The chances of a patient winning a medical malpractice lawsuit against a doctor in Canada are slim, according to a new book entitled After the Error: Speaking Out About Patient Safety to Save Lives.
The book, put together by microbiologist Susan McIver and retired nurse Robin Wyndham, contains a collection of stories about patients who said they suffered from medical errors while being treated in the health-care system. Citing various studies, the authors say these mistakes contribute to between 38,000 and 43,000 deaths in Canada each year and many more individuals suffer serious harm.
One chapter, by Halifax lawyer John McKiggan, focuses on the ability of patients to obtain financial compensation through the courts. He writes that every medical error, known as an “adverse event,” is a potential malpractice case. Although exact numbers are hard to come by, McKiggan estimates that medical errors could theoretically generate over 100,000 lawsuits every year. Yet relatively few errors result in litigation. From 2005 to 2010, only 4,524 lawsuits were filed against Canadian doctors. During that five-year period, 3,089 claims were dismissed or abandoned “because the court dismissed the claim or the victim or the victim’s family quit, ran out of money or died before trial,” according to McKiggan.
And out of 521 cases that went to trial, only 116 led to a judgment that favoured the patient. And the median damage awarded was just $117,000, he noted.
“Of more than 4,000 lawsuits filed against doctors from 2005 to 2010, only 2 per cent resulted in trial verdicts for the victim.”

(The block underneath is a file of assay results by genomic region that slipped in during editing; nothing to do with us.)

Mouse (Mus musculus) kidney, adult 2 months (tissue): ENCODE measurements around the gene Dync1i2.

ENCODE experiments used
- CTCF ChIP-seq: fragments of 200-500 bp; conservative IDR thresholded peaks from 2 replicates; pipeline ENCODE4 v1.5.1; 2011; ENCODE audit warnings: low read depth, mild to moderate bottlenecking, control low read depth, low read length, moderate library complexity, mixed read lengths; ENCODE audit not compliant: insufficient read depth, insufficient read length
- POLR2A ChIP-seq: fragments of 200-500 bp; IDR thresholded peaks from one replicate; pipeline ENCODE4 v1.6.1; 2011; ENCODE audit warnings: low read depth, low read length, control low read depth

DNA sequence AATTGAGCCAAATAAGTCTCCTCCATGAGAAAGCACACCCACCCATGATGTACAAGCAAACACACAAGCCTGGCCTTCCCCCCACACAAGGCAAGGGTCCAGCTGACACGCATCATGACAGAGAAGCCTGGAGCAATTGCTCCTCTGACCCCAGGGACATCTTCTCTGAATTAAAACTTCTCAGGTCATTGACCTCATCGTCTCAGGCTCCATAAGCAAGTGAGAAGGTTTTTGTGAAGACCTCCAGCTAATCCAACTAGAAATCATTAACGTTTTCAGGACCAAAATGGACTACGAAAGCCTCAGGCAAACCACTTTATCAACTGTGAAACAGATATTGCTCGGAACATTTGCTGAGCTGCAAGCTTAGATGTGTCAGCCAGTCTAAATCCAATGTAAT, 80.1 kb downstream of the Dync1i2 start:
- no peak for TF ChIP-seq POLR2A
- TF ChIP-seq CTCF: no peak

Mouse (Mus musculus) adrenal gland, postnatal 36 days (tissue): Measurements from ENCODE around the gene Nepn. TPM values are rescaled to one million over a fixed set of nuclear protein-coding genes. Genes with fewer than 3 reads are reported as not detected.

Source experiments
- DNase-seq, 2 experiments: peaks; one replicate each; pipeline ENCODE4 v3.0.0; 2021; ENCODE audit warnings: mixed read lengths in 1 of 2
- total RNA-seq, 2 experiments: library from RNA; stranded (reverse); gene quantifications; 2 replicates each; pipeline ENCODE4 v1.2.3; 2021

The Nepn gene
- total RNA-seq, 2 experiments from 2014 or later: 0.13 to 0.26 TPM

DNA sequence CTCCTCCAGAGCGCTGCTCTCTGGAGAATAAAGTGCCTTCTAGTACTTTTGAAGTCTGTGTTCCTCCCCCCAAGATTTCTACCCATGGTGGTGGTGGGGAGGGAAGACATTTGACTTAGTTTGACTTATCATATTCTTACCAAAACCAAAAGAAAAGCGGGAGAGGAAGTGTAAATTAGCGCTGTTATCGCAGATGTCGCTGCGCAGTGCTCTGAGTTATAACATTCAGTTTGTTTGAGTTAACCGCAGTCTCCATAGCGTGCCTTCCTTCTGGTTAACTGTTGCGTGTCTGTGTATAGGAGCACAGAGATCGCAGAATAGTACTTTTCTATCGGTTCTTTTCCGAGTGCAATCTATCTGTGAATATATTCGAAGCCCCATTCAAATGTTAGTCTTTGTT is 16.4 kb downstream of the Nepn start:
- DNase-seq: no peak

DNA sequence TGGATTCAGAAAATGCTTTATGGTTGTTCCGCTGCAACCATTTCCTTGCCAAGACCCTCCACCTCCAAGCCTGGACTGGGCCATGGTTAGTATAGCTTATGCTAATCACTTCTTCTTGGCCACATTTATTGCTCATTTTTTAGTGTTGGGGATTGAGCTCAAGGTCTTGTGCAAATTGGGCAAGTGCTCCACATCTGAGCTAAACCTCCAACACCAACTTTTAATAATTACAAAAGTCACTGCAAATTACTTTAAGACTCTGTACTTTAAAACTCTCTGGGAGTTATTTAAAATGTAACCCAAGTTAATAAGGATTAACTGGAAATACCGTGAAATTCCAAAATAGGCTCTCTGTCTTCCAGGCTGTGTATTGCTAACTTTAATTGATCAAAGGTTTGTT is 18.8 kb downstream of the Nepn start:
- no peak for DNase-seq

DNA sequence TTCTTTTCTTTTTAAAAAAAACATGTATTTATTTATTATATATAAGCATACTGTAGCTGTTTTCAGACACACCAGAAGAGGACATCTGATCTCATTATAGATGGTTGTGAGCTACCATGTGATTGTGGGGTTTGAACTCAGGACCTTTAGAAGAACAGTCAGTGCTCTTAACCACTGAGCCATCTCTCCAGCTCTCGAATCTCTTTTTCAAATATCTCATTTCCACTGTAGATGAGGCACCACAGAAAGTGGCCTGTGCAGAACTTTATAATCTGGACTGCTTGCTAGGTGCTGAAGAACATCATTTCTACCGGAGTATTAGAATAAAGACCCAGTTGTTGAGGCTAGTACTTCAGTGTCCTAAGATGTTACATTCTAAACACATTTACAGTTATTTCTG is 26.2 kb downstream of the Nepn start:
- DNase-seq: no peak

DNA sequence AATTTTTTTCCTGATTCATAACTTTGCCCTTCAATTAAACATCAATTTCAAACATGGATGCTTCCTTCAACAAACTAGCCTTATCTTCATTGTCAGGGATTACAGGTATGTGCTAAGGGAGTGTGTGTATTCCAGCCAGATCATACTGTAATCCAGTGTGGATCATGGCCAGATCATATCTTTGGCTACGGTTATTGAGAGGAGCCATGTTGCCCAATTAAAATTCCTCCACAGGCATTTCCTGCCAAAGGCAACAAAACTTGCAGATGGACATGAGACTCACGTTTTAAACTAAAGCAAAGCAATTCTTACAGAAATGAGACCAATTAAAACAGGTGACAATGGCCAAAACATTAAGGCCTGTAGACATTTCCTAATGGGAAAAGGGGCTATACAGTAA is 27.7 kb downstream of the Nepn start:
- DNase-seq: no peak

McKiggan points out that most doctors are defended by the Canadian Medical Protection Association which has about $2.7-billion in assets according to its 2010 annual statement. So the CMPA has deep pockets for waging protracted legal battles.
“Many victims of serious medical errors cannot work, or they have huge expenses for ongoing rehabilitation and medical care. Against such overwhelming financial odds, Canadian victims of medical malpractice face huge challenges to obtain just and fair compensation for their injuries,” writes McKiggan.
These statistics must make for extremely sobering reading for anyone contemplating a medical-malpractice lawsuit.
Meanwhile, McIver will be speaking on Saturday, April 13, at a patient-safety symposium in Toronto. The event, which is being held at the Ontario Bar Association, 20 Toronto St., will bring together experts on the topic of medical errors and how patients can deal with them. It is open to the public, although space is limited. Visit patientsassociation.ca for details.
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